elizabeth altidorComment

Know Your Flat Iron

elizabeth altidorComment
Know Your Flat Iron

Ever go shopping and end up in the aisle full of hair straighteners and suddenly feel like you need one, like now. Then you pick one up, then a second, a third: Ceramic, tourmaline, titanium. Whaaaaaa??? Ionic technology?—What does that even mean?? Am I the only one that spends like 15 minutes (probably even longer) reading boxes trying to figure out which flat iron is best? One flat iron gets 15 degrees hotter, the other uses nanotechnology, but does any of this even matter?

 

I used to spend so much time in stores googling flat iron reviews and hair straightening technology, only to leave empty handed and overwhelmed by all the options. After doing quite a bit of research, I put together this blog post for you guys so that next time, it won’t be so difficult.

 

Now before I begin, I want to emphasize that heat as high as any of these flat irons can go is not good for the hair. Its best to stay away from heat altogether, but since I do like to wear my hair straight sometimes, I wanted the straightener with the least damaging effects. Remember to prep your hair properly prior to straightening to also reduce the potential damaging effects.

 

Ok, now, here’s what I found:
 

Ceramic

Ceramic flat irons/hair straighteners are those that use heated ceramic plates to straighten. These flat irons ensure an even distribution of heat, both important for aesthetic results and hair health. When shopping for ceramic flat irons, it is important to check that the plates are pure ceramic. Often times you will come across flat irons that indicate they are “ceramic coated.” While these are often a more affordable option, the ceramic coating eventually wears off, exposing your hair to a more inferior metal beneath, often aluminum, resulting in damages.

Whether or not a ceramic flat iron markets their ionic technique, you can be sure that ceramic flat irons will infuse your hair with negative ions, allowing for less frizz and more shine. If you have fine hair and/or a loose curl pattern, chances are you won’t have much of a problem using ceramics as they are perfect for this hair type. Ceramics, however, while often more affordable then their titanium counterparts, may not be the best option for thicker, coarser hair.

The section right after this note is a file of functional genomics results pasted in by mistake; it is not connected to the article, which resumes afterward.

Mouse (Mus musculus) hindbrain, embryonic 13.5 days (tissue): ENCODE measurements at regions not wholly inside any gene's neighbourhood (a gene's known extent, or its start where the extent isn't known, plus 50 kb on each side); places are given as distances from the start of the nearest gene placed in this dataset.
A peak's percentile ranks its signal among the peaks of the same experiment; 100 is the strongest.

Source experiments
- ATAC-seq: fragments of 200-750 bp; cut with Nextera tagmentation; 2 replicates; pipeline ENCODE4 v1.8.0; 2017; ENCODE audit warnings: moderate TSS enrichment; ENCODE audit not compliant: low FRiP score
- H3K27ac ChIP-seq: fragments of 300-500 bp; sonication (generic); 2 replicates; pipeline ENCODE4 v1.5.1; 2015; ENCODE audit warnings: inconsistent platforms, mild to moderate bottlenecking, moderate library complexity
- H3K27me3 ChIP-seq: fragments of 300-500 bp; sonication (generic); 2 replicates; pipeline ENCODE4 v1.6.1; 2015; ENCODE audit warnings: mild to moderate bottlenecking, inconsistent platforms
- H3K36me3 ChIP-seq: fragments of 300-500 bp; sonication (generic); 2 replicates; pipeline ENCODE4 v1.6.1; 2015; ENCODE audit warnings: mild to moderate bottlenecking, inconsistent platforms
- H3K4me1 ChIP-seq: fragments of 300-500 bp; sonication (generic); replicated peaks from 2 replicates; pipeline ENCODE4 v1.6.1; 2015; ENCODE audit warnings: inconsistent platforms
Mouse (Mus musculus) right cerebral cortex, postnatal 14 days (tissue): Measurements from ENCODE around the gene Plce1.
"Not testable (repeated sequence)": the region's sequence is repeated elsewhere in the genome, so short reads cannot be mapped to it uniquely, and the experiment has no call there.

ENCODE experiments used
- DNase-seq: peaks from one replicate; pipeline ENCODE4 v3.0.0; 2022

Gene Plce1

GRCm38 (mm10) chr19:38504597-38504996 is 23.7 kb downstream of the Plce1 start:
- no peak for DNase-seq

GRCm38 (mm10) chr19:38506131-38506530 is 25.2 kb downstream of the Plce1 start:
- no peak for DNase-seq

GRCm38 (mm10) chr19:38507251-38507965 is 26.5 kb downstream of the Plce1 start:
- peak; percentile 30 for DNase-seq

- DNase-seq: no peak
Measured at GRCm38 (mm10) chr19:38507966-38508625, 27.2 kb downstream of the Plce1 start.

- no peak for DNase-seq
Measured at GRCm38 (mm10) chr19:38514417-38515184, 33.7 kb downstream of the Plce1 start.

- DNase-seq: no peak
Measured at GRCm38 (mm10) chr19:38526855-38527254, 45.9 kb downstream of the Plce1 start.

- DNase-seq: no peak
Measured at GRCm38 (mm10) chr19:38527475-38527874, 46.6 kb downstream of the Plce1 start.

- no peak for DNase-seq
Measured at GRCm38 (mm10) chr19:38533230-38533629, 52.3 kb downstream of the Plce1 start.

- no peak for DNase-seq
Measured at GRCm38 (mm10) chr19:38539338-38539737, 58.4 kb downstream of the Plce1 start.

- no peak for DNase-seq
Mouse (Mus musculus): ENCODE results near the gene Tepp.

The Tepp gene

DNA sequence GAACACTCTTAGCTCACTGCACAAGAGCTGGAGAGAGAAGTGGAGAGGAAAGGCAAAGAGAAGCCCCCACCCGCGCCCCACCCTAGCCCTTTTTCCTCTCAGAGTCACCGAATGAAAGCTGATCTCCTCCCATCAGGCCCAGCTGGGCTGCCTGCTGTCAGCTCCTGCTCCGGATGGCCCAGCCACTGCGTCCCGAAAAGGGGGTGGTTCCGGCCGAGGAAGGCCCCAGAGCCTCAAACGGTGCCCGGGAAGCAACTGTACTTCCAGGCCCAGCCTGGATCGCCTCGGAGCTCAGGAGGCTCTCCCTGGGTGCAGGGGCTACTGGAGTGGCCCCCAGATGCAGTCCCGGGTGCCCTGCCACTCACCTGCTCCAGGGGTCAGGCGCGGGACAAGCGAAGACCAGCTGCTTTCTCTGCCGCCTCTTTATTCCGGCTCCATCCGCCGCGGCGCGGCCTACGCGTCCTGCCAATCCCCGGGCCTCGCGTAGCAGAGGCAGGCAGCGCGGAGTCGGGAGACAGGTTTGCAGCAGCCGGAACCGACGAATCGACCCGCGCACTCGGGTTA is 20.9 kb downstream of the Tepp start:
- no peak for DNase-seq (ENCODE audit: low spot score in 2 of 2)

Titanium

Titanium flat irons are those that use titanium metal plates. They heat up quickly and retain heat well. What does this mean? Less passes when straightening and in this case, less is better. Titanium also heats very evenly, minimizing the damaging effects of the heat. Due to its powerful effects, titanium irons typically result in a quicker straightening time. While many appreciate the titanium iron, it is potentially more damaging since it is more powerful. Like ceramic irons, titanium irons will also distribute ions into your hair, resulting in a sleeker look. These irons are likely a better fit for those with thick or coarse hair.

 

About those ions...

So we know what ions do, but what are they? An ion is an atom or molecule with a net electric charge due to the loss or gain of one or more electrons. Often times, a flat iron (and other hair products) will indicate their use of ionic technology. This simply means that the equipment will expose your hair to negative ions, balancing the positive charges and sealing the hair shaft resulting in hair with reduced static, frizz and a smoother look. All ceramic irons generate ions. Titanium and tourmaline ions, however, will have a greater ionic effect.

 

Tourmaline

Tourmaline is a crystal that when ground into a fine powder can be infused into flat iron plates. Due to its great ionic properties, using a flat iron with tourmaline results in even silkier hair with longer lasting effects.